I have to agree to that especially in the culture we have, we’re inundated. We’re bombarded with thoughts and images and systems of thought that have us compare ourselves to the ideal and compare ourselves to other people. As was one of my favorite teachers like to say, “The vast majority of your negative emotional states are the bitter fruit of a comparative life.” If you compare yourself to an ideal, you’re going to be unhappy with the results. You compare yourself to other people and you’ll bounce back and forth between thinking you’re better than them and thinking you’re worse than them. It’s an endless cycle.
It never makes space for you to authentically be yourself or figure out who you are because you’re always in comparison to someone else and that’s a life wasted. You get a lot of pain from figuring out who we are.
You can’t then enjoy who you are, which is most people are shocked to find out that that’s possible basically for everyone. We’re talking because you were referred to me because you’ve got some of the specialty work that you do that comes from this. Your own eating disorder, self-image issues, mental, and emotional issues. What have you done with that? How have you taken what a lot of people think of is body exercise and played up the mind-body connection in yoga?
The way that I teach yoga is underpinned by a traditional Buddhist style of meditation called Vipassana. You might have heard about when people go and do a ten-day silent meditation, oftentimes that’s Vipassana. The lineage of yoga that I descend from all leans on the philosophy of the Vipassana. It is all about learning to be in the present moment with whatever’s happening and training yourself to be calm and equanimous, to become less reactive so that you can make better choices instead of knee jerk reactions. When I first started doing yoga teacher training with my teacher and practicing with him a lot, he was teaching from this philosophy, but I didn’t know that. I knew it as the way that I thought all yoga was. After I trained, he encouraged me to go sit for Vipassana and I went and sat.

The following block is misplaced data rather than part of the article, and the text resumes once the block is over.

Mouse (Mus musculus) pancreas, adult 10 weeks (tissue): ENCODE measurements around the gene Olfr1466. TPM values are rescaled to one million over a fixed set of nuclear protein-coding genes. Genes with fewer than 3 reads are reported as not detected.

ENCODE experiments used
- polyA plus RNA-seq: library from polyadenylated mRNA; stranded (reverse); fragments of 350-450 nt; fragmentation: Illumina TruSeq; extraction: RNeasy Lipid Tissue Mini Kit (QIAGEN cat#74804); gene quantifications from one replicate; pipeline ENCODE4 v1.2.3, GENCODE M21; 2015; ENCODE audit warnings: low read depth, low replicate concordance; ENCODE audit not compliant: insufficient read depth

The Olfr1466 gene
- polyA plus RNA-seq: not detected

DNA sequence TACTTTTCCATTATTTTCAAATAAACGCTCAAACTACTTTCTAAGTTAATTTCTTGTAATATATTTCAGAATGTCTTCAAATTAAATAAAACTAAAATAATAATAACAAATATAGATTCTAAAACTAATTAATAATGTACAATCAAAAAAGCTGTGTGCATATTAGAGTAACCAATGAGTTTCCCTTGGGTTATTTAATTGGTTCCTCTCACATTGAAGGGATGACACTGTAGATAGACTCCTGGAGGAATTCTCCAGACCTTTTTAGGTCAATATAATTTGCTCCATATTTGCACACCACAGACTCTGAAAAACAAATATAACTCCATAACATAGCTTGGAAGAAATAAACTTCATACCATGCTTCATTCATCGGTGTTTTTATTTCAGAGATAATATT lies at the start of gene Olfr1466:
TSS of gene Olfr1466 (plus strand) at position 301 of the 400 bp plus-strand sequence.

My first long sat, I was maybe 22. I was still new to yoga more or less. Once I was there, hearing the teachings, sitting through the daily practices, I realized everything I was being taught was how I did yoga. I was suddenly so grateful to have this experience of training myself to be in my body and at the same time, be calm. We can understand the concept intellectually, but until we experience it in our own bodies, it is often doesn’t feel true to us. It’s also usually not applicable to us. We have to put that idea into play and practice again and again. When I teach yoga, we spend a lot of time feeling sensations in our body. We want to know what we feel because we also want to know physiologically, are we hurting ourselves? Are we strengthening ourselves? Where are we in space? Also because of interoception, which can be like the body’s Spidey sense.